The decline of game reviews

Speaking of the declining quality of reviews, consider the implications of this superficially glowing review of McRapey’s latest book in USA TODAY: “Lock In cements the award-winning writer as one of the best in today’s sci-fi community”

That is intended as praise, but it is more correctly understood as an indictment of today’s sci-fi community. And this comment from an Amazon review made me laugh: “I was a little irked that the huge revelation in this book is basically
that computers can be hacked. I mean really? You put a computer in
someone’s brain and you are all like “Oh, that will be completely safe,
we have a ton of safeguards in place.” I think it was incredibly
ignorant (and anti-climatic) to think that no one would realize a brain
computer can be hacked just like any other type of computer. If you
have software it can be hacked.”

Wait, embedded computers can be hacked? MIND! BLOWN! I can only conclude that Mr. Scalzi’s technological genius sounds like a perfect match for the SyFy audience.

Given the rather limited enthusiasm with which Lock In has been greeted by his fans (it only has a 4.1 rating on Amazon in its first week),  I’m wondering why Tor Books has put such a big marketing blitz behind the book. I’ve heard rumors (and seen some indications myself) that they are experiencing difficulties, and certainly it isn’t a good sign that their bestsellers for the last three years have either been game tie-in novels or Orson Scott Card novels first published three decades ago.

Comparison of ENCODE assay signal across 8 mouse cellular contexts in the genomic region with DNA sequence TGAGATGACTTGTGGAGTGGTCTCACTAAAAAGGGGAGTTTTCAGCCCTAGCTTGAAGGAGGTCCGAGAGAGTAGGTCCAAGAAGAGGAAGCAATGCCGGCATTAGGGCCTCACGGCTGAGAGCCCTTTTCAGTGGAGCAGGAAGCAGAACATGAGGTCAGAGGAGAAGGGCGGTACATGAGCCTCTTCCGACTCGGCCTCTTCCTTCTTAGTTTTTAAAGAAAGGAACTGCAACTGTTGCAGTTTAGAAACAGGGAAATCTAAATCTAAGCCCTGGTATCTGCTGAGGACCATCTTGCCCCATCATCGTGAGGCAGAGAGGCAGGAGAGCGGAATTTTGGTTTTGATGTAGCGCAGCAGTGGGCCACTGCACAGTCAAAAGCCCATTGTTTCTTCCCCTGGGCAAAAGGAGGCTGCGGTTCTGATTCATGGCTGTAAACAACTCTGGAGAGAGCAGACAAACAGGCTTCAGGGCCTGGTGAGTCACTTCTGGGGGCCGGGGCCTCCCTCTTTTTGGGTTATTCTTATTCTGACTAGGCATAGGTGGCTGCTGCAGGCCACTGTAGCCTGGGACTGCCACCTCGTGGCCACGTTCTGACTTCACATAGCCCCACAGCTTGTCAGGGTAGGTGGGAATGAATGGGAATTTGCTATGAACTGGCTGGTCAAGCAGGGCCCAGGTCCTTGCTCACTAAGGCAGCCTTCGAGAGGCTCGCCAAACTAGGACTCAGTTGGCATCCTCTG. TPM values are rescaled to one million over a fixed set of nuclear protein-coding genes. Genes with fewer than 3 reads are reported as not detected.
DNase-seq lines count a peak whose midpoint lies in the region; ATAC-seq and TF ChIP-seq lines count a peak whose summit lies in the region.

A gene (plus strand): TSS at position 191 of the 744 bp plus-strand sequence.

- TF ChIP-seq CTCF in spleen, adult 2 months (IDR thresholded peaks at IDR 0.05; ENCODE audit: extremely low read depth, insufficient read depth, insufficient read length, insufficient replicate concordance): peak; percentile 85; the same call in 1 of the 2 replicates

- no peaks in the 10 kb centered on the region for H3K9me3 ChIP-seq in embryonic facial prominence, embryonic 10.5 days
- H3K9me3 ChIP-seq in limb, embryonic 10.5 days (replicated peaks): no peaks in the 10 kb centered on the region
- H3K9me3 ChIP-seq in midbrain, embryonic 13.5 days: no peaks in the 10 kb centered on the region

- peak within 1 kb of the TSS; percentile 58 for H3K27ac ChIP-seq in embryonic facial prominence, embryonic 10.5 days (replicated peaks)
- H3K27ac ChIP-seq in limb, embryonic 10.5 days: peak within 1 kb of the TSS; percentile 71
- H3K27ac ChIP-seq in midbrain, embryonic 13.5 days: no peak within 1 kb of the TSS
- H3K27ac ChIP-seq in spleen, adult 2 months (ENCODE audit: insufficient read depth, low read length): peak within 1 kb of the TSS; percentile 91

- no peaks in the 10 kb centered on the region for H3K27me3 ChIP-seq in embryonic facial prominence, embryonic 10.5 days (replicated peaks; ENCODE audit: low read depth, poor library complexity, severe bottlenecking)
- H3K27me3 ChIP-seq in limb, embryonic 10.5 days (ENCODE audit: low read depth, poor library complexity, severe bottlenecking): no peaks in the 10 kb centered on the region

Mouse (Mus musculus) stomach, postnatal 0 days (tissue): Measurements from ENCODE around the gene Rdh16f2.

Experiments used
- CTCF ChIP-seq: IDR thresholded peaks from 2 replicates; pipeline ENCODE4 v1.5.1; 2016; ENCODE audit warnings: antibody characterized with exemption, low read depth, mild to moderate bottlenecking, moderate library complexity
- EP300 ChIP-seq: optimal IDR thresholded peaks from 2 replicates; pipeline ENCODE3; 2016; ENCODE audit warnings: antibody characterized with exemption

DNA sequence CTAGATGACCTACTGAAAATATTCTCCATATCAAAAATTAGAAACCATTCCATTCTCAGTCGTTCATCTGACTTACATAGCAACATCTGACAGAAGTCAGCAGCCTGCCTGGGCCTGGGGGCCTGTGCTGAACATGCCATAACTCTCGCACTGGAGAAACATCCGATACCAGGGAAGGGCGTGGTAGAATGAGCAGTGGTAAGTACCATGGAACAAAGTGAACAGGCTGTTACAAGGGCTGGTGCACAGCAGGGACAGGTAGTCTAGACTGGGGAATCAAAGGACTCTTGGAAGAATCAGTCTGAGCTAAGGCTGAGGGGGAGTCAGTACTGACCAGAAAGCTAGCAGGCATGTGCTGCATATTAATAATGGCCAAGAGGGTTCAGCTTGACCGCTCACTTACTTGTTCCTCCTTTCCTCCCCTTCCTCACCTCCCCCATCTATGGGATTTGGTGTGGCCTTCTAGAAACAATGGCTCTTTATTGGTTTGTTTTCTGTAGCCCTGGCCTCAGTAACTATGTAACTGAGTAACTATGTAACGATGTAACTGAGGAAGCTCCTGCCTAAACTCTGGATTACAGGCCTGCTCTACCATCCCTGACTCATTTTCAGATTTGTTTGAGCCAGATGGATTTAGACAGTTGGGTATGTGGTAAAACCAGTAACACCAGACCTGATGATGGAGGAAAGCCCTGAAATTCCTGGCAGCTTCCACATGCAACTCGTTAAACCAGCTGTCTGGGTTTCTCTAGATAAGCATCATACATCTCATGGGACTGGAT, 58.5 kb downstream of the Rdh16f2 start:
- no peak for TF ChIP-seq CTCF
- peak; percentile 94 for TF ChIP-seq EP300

My surmise, and at this point it is nothing more than that, is Tor Books desperately needs Scalzi to have a Larry Correia-sized hit in order to make up for all the award-winning drek it has published that hasn’t sold. Hence the outsized push, which McRapey’s book doesn’t appear to be able to support. I expect it won’t be too long before we start hearing more about this, probably in the next 6-9 months.

The usual suspects may now commence with their customary accusations of jealousy. Go ahead, my little friends, you know you want to. Go ahead and get them out of the way so the rest of us can proceed with the discussion. Anyhow, to return to the subject of game reviews, I see Breitbart has a good summary of the Quinnspiracy and #GamerGate:

The enduring effect of #GamerGate is obvious: the gaming media has destroyed its reputation and its relationship with readers, who will never again trust it on any issue beyond which power-up is most likely to get you past level 17. By blaming its readers and burying its head in the sand, the politicised bloggers who previously influenced the opinions of millions have voluntarily given up their authority to rabid, single-issue campaigners who silence criticism and sleep with journalists and peers to get ahead.

This is a subject I’ll return to in a later column: a brief history of corruption in video game journalism needs to be written. In the meantime, those of us with some critical distance from the chaos can only sit back and marvel at how wide-ranging and fundamental the damage to the indie games industry has been these last two weeks. There are now two, bitterly opposed factions in the industry. Journalists and activists, who care more about gender politics than the video games they are supposed to be reporting on, and gamers, mocked, derided and bullied… but unbowed.

Video gamers, and video game culture, will never be the same again.

That certainly sounds more than a little familiar, doesn’t it?